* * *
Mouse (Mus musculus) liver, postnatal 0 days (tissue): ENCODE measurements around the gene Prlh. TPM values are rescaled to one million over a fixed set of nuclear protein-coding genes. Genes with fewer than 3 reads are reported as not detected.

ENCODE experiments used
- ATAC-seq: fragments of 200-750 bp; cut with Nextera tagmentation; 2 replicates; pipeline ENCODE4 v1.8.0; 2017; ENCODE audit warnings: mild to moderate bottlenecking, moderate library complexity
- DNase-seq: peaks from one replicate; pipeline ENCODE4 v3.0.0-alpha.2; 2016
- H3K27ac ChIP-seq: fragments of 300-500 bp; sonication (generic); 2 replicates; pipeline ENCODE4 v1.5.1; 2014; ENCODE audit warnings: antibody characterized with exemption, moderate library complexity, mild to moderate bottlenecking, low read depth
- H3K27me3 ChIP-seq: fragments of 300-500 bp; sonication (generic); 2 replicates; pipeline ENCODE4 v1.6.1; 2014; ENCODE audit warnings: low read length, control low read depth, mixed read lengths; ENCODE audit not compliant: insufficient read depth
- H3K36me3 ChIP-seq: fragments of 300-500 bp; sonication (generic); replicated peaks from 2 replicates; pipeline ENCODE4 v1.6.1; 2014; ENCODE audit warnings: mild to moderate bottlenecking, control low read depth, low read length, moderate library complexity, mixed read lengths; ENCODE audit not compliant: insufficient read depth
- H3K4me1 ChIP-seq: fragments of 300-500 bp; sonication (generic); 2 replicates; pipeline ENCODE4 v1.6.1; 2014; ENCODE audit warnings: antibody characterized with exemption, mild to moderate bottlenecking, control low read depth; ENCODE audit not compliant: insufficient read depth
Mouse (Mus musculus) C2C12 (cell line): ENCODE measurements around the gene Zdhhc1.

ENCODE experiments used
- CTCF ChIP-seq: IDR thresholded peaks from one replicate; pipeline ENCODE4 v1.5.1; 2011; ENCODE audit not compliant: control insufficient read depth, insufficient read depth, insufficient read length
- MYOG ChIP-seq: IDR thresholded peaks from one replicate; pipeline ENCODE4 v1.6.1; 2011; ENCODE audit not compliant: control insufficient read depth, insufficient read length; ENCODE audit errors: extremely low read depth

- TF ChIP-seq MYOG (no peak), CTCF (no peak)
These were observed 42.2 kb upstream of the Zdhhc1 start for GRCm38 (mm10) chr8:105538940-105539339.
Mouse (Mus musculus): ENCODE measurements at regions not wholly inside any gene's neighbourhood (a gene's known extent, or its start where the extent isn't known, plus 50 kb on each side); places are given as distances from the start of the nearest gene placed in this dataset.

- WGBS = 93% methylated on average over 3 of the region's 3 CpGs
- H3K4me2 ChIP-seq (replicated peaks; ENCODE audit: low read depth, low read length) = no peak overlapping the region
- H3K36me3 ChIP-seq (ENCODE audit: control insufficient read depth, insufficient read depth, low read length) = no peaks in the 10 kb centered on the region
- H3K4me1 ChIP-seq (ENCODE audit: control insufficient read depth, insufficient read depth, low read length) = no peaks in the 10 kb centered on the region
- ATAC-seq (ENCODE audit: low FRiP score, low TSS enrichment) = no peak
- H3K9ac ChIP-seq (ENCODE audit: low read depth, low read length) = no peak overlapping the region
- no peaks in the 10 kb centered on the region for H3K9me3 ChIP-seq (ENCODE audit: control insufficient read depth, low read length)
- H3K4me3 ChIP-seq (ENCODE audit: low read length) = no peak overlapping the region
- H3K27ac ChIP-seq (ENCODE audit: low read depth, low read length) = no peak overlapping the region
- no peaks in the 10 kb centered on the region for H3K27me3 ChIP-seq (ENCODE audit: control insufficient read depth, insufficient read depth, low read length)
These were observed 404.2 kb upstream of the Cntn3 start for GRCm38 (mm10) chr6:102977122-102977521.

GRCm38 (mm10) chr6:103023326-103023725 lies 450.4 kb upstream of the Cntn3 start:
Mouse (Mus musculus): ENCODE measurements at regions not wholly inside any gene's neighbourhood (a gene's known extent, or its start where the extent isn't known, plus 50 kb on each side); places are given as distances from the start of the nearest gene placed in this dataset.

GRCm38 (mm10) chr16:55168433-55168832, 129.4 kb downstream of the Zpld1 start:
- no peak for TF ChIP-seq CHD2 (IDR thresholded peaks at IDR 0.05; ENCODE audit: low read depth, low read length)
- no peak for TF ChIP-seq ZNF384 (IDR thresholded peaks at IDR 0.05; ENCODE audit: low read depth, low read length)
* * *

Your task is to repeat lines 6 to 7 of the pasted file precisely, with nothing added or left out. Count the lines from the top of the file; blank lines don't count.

- H3K27me3 ChIP-seq: fragments of 300-500 bp; sonication (generic); 2 replicates; pipeline ENCODE4 v1.6.1; 2014; ENCODE audit warnings: low read length, control low read depth, mixed read lengths; ENCODE audit not compliant: insufficient read depth
- H3K36me3 ChIP-seq: fragments of 300-500 bp; sonication (generic); replicated peaks from 2 replicates; pipeline ENCODE4 v1.6.1; 2014; ENCODE audit warnings: mild to moderate bottlenecking, control low read depth, low read length, moderate library complexity, mixed read lengths; ENCODE audit not compliant: insufficient read depth